Nate Jordon is a writer and photographer in Pueblo, Colorado. After decades of traveling and working in several beautiful states, Nate has finally planted roots in 2020. His passion for Colorado began in 2006, when he originally moved to Boulder for graduate school. Nate continues to travel with his wife and three kids, exploring the Centennial State and the entire Southwest. His musings about travel, his tragic attempt at full-time RVing, his misadventures in Dadhood and all things Dadlife and other viscera can be found at natejordon.com and screamsfromthetrees.com.
This episode was recorded on November 9. Because we recorded via Zoom, there may be occasional audio hiccups. Our theme song is “4 am” by Makaih Beats. You can subscribe to the podcast on Apple Podcasts, Spotify, and Stitcher and follow us on Twitter @WritingRemixPod.
“Having all of these life experiences that were basically one imaginary Beat party after another, to all of a sudden facing death, tragedy, grief, heartache, it not only transformed who I was, but it transformed my work.” @NateJordon
“It comes part and parcel sometimes with what we do; there’s drugs and alcohol involved, but the message gets misconstrued, and the reality is for all the drinking and the drugs that are involved in the arts, it doesn’t really create art. It just creates alcoholics and drug addicts. It destroys lives and relationships. That’s the truth.” @NateJordon
“In writing, I think there’s this idea of having a plus one. Like if you’re a good writer, that’s great…but if you add another skill, it makes you a little more marketable…[Photography] was my plus one.” @NateJordon
In Episode 34, we turn the interview on the host! Tune in to hear Dan break down his journey as a photographer, poet, and professor. Afterward, be sure to check out his performance of Remix Poetix @Inspired Word (Astoria, NY)!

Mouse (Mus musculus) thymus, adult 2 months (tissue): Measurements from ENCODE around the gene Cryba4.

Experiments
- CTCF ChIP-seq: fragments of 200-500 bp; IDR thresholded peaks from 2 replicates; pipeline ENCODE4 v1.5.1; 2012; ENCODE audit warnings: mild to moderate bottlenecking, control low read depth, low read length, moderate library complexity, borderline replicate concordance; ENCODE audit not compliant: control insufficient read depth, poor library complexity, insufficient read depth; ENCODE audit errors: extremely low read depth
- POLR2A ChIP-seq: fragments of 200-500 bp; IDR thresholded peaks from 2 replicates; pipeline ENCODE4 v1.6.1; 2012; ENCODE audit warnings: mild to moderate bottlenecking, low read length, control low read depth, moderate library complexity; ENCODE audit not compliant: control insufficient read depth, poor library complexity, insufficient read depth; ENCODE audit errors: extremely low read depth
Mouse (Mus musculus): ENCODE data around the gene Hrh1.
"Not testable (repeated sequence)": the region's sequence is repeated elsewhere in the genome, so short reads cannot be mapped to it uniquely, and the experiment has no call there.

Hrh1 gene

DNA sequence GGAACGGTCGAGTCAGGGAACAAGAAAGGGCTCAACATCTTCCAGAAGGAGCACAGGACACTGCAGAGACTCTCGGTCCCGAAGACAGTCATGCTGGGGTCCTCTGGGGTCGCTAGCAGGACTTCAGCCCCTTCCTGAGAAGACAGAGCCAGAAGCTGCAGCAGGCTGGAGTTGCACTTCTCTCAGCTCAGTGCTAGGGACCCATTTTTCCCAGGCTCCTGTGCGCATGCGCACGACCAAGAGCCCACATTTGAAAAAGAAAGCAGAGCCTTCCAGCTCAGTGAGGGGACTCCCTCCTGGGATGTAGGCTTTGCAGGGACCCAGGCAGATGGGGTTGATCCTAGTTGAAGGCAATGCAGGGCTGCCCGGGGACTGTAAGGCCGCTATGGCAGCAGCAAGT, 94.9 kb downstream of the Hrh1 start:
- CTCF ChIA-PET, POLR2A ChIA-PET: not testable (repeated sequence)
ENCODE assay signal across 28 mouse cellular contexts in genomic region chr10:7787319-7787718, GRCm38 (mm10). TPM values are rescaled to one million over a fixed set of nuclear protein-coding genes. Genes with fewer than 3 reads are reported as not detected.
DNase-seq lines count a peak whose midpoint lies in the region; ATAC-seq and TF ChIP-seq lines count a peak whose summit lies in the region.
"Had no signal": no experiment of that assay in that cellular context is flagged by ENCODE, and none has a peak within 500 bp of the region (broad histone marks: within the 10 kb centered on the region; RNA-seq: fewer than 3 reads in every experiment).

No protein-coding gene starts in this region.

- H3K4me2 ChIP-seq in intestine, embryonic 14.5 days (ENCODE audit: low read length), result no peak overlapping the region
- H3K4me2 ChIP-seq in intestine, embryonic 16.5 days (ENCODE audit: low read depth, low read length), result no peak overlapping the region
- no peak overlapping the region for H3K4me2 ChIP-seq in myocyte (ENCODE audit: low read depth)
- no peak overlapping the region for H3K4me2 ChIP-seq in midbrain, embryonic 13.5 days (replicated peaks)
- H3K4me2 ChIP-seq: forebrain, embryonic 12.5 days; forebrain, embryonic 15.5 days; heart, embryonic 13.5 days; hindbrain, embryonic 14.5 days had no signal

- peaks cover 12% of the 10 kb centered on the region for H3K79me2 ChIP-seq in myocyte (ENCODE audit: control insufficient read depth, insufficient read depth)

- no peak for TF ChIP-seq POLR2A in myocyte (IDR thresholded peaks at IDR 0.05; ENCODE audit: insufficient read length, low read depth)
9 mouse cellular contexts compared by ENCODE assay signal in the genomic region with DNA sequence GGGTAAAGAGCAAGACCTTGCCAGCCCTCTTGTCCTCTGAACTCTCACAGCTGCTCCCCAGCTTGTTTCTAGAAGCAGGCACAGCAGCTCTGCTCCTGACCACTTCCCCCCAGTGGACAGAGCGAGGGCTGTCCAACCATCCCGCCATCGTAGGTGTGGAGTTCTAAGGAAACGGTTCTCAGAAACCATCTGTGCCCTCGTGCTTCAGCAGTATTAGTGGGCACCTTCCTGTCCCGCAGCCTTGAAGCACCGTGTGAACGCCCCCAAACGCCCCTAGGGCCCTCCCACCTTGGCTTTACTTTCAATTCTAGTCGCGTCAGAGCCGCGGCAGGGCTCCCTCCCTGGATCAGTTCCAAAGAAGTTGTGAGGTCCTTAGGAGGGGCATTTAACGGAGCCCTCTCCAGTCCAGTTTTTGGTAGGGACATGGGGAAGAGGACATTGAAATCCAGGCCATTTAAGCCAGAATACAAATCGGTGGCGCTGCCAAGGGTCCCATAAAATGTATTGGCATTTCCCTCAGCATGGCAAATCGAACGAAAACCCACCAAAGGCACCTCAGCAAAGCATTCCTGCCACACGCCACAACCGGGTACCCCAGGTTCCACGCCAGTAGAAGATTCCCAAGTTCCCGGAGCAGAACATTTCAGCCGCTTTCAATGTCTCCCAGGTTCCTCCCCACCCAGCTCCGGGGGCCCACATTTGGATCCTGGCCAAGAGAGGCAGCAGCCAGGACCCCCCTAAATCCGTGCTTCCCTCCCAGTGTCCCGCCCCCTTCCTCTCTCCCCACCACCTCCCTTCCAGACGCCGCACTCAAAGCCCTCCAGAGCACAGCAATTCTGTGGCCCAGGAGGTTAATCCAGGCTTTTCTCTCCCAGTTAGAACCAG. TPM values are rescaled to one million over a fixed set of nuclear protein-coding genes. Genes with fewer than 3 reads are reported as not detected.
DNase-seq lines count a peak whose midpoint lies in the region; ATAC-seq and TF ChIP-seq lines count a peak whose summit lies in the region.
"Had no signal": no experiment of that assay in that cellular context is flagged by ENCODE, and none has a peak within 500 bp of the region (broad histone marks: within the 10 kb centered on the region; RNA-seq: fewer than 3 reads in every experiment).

This episode was recorded on November 2. Because we recorded via Zoom, there may be occasional audio hiccups. Our theme song is “4 am” by Makaih Beats. You can subscribe to the podcast on Apple Podcasts, Spotify, and Stitcher and follow us on Twitter @WritingRemixPod.
People, Texts, and Places Mentioned in the Episode
“There are people in my poems, but everyone’s ambiguous. It’s also much more on a micro level, like capturing a body part or capturing a moment on the body or capturing a moment from the past or the future or the present and staying on it and using, sometimes, the page where there might be a small block of text, and that might act like a photograph.” @ddissinger
“I like silence, so a lot of the times when I’m reading in person, I’ll purposely stop in the middle of the poem…to then just sit in this moment of silence, to hear if I can hear the silence in the room. I want to hook the audience in. If I hear that silence, I know that they’re listening to me.” @ddissinger
“I also do this thing…called Remix Poetix, where I have all my poems in binders…Taking inspiration from DJ culture and that idea of digging through the crates, I would take my binders and think: what if they were turntables? What would happen if I took what I had and created an improvised poem?” @ddissinger